This blog will be a round-up of the other 3 new grounds. First up was a Midland Combination
tie between Southam United and Studley. Southam's Banbury Road ground on the edge of the town, has an official capacity of 1000. The ground has the rather unique, and unfortunate, record
of having caused the team to be relegated. In the 80s, after a bowling green was constructed at one end of the ground, the pitch was found to be too short and the club were demoted. It took several years for them to return to their previous level.
The main stand at Southam is opposite the entrance and the dugouts and houses the seating area. With the exception of some low covered standing areas behind the dugouts, the rest of the ground is hard standing and open to the elements. There is a friendly clubhouse behind the players car park, behind on of the goals. On the night I was there England were playing Poland in the crucial World Cup qualifier. The match was on in both the main bar and the members bar. The main bar has, what is now classed as an old fashioned, non-flatscreen TV with a less than perfect picture quality. This actually added to the atmosphere of the televised match. Almost like watching the 1973 game all over again.
On the pitch, a well organised Studley team, particularly in defence, withstood early Southam pressure and then hit back with 3 goals of their own to run out worthy winners on the night. This was my first taste of the Midland Combination but it certainly won't be my last.
My next new ground was The Meadow, home to Southern Premier side Chesham United. Having lived in the area and been a member of the local athletics club, I knew where the ground was but had never been there before. It's certainly a good stadium for the level that the club are at and would serve them well in the next step if required. What strikes you most about The Meadow is the natural bowl. There are raised terraces on all 4 sides of the ground offering both covered and open standing and seating areas. The clubhouse, changing rooms and other buildings form a backdrop for almost the full length of one side of the ground. The evening that I was there saw Cambridge City as visitors. At the time this was 2nd against 3rd in the league and saw a decent size crowd which created a good atmosphere inside the stadium. Unfortunately, I wasn't able to stay for the entire game so I missed the key moment when the visiting keeper was sent off early in the second half. From what I saw in the first half, Chesham looked like the best team. Neat and tidy at the back and dangerous pushing forward. They were certainly worth the 2-0 lead (3-0 at FT) at half-time.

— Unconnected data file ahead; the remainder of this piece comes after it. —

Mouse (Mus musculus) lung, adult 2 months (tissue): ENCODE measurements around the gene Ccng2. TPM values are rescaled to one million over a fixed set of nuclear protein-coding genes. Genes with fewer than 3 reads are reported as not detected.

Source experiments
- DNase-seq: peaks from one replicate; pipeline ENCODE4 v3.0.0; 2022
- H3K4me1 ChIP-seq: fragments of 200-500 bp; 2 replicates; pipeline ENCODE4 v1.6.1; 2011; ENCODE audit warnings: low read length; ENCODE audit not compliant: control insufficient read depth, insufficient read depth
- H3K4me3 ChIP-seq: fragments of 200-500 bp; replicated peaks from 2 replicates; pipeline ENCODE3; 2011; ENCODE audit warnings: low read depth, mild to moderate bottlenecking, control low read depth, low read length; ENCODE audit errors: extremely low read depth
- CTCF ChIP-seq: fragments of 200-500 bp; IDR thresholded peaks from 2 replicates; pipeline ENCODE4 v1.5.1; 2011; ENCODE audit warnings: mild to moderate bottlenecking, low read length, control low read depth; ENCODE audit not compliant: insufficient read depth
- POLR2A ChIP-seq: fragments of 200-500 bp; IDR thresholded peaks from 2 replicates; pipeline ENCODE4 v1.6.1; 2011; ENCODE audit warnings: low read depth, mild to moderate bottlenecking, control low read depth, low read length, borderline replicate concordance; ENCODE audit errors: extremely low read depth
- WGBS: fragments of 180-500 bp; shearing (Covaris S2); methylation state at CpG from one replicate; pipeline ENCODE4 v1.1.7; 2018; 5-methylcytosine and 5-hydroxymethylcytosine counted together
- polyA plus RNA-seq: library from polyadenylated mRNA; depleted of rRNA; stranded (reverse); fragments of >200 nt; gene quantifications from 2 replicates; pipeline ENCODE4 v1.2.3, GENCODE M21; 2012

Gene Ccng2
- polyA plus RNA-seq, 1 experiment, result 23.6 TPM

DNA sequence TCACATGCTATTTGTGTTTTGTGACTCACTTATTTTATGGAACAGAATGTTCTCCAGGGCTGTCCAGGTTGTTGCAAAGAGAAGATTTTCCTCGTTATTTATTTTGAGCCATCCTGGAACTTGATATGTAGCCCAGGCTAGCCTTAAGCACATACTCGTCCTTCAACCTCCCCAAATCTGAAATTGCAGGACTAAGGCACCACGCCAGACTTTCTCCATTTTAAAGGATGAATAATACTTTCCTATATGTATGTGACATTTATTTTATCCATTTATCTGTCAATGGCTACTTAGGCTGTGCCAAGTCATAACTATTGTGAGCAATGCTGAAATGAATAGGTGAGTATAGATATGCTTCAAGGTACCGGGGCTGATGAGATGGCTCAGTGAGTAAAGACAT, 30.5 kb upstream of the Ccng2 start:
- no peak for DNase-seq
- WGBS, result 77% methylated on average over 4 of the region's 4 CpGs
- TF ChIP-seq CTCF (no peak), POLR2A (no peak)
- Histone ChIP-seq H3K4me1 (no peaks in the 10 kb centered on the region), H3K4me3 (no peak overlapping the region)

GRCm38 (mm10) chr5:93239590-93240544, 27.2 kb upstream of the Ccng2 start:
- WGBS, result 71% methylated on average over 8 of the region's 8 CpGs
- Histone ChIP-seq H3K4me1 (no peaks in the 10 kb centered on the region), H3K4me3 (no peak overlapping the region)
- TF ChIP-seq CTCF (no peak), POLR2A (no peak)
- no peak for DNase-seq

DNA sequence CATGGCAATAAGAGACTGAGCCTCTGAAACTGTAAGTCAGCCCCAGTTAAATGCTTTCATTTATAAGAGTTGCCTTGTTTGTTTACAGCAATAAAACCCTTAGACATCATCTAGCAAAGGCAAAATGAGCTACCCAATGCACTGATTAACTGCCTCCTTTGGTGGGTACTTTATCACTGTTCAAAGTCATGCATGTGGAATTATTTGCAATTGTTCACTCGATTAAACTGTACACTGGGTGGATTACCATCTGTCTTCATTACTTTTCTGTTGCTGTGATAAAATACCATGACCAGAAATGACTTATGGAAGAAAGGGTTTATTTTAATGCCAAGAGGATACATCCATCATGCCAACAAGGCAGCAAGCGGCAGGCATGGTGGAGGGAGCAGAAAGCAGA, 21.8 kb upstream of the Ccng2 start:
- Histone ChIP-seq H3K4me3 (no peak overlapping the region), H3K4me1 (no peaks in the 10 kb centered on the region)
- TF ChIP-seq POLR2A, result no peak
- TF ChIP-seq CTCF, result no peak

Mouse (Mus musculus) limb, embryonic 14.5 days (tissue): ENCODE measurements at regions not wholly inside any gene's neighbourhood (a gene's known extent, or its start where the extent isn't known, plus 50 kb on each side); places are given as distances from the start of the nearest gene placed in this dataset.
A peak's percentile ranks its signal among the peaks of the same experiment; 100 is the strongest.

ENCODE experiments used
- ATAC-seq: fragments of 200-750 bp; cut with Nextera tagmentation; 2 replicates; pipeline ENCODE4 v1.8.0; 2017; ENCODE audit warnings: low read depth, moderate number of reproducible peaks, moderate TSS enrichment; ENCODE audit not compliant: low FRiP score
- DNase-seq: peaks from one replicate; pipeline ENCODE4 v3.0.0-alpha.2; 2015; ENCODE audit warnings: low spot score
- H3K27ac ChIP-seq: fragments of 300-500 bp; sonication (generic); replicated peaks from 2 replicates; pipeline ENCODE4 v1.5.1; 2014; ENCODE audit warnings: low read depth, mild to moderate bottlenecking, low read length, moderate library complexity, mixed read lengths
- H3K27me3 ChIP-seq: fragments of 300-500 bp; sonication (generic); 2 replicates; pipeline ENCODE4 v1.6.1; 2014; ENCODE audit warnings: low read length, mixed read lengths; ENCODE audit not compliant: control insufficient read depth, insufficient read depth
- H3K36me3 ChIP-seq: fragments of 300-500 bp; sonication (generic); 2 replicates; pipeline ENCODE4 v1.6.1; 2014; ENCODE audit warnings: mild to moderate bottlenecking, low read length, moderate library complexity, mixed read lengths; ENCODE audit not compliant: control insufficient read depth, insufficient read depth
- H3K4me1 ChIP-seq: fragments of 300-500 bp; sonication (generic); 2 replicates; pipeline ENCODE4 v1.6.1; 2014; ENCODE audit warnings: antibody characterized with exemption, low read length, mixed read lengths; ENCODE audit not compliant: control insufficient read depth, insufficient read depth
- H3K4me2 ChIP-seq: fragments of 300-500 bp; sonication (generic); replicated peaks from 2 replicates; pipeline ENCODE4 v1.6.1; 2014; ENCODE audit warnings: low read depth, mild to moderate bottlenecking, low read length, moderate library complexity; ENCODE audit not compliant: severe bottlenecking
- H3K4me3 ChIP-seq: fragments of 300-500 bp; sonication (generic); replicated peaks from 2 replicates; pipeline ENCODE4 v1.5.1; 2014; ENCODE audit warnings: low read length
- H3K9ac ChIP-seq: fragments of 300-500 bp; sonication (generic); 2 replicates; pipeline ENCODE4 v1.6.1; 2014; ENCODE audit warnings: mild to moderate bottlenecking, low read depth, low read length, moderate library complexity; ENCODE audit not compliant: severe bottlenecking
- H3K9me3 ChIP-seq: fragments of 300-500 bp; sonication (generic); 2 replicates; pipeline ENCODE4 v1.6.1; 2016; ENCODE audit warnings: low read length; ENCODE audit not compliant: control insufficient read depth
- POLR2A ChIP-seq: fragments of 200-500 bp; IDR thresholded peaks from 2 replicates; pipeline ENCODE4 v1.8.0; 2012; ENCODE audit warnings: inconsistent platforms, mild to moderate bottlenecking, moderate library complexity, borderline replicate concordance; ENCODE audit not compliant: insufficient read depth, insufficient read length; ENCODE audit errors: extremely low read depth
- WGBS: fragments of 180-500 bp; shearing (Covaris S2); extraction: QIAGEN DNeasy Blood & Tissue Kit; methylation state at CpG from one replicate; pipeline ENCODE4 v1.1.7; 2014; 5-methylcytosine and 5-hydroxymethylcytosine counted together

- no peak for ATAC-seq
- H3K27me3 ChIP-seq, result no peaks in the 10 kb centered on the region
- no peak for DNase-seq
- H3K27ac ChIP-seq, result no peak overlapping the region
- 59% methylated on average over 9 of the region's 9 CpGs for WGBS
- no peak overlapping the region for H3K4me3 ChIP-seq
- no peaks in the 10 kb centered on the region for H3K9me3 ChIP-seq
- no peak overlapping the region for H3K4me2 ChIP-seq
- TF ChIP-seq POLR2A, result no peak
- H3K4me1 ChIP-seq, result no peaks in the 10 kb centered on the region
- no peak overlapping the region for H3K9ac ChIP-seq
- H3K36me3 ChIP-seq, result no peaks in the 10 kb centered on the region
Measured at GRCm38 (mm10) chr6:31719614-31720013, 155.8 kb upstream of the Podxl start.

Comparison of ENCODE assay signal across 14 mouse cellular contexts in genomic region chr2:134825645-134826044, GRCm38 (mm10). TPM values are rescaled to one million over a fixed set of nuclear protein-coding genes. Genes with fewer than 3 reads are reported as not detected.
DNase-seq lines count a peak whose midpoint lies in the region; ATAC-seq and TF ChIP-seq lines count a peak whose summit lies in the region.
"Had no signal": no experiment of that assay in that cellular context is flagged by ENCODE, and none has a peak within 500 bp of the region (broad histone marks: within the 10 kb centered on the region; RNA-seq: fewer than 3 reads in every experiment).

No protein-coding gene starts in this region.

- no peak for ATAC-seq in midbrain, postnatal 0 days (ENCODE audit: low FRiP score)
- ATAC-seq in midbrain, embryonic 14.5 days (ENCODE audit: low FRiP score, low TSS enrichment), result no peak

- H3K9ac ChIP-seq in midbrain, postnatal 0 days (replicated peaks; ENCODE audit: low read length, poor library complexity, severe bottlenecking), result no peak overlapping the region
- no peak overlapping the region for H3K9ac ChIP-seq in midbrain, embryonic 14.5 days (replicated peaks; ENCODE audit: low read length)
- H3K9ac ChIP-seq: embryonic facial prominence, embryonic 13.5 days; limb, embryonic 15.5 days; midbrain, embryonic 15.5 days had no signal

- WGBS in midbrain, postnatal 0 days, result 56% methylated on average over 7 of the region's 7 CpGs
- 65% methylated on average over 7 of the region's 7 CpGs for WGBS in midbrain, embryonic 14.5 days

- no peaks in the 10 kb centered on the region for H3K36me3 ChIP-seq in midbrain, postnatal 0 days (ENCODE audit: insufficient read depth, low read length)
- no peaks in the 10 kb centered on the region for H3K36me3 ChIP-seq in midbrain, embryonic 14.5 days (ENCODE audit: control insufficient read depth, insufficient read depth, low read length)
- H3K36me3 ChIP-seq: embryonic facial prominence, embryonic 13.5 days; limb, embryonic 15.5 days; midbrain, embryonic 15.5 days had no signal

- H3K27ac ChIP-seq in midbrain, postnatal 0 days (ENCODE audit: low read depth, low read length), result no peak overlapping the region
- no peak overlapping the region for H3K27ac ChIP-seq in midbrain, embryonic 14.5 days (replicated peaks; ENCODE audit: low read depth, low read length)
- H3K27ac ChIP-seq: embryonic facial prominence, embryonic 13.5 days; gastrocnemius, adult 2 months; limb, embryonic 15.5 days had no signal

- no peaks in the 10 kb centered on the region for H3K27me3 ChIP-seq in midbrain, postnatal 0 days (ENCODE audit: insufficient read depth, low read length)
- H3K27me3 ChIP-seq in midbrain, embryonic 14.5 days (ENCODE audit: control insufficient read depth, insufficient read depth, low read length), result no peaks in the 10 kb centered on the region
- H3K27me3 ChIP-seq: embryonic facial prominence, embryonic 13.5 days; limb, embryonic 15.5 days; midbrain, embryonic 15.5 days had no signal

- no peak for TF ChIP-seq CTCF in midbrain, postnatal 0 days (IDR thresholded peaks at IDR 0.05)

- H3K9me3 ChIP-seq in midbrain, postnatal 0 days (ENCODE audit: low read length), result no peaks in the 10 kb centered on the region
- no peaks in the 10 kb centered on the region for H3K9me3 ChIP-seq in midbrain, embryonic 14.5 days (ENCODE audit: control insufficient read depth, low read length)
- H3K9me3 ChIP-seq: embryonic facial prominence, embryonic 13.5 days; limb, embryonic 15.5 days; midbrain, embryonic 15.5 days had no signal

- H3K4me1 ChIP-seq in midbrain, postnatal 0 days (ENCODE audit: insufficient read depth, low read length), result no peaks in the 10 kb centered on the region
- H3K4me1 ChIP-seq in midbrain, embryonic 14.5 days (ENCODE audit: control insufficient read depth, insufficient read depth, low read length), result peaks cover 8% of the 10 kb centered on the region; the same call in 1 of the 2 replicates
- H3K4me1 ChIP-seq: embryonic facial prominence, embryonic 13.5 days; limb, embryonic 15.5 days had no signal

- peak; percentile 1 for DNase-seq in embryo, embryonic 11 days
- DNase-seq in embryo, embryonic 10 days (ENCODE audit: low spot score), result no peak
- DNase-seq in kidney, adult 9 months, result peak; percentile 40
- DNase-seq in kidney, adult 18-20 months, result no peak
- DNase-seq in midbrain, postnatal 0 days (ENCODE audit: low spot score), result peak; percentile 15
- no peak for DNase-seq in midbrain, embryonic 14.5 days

My third new ground in 2 weeks was The Loop, home of Didcot Town. Diddy, as they are known, were having a particularly torrid time at the start of the season and, at the time I visited, were sitting at the bottom of the league.
The drive from home, down the A34, to Didcot was made in torrential rain, so bad that my wipers were struggling to clear it off the windscreen. The short dash from car park to entrance, a distance of 30 yards, was enough for me to be soaked through before I had even got into the ground. I was concerned that the game would be called off. However, upon entering the ground it was apparent that there wasn't, yet, any standing water on the playing surface and everyone seemed confident that it would be going ahead.
The Loop has the majority all of the facilities along the car park side of the ground. Turnstile, changing rooms, clubhouse, tea bar, toilets and main stand are all on this side of the ground. Facing the main stand are the dugouts, backed by hard standing. The railway end of the ground has 2 small covered standing areas on either side of the goal with a further sheltered area, which was currently under construction, directly behind the goal. The opposite end was hard standing only.
One quirk of Didcot is that, to get to the clubhouse, spectators appear to have to use the same tunnel as the players. As I didn't actually visit the bar, I can't verify this from personal experience but I did see the crowd going that way at half time and there didn't seem any other entrance from within the ground.
The match itself was one way traffic for the entire first half. Visitors, Evesham, were perhaps unlucky to only be 2 up at the break. Didcot's best chance appeared to be for the rain to continue and for the match to be abandoned. However, after half time, the rain stopped and a different Diddy appeared. They eventually got a goal back and were looking the most likely to score again before being hit on the break in the last couple of minutes. 3-1 to Evesham was perhaps a bit harsh on Didcot who, on their second half performance, should pull themselves clear of the relegation zone.
Southam United - @southamunitedfc
Chesham United - @cheshamutdfc
Didcot Town - @didcottownfc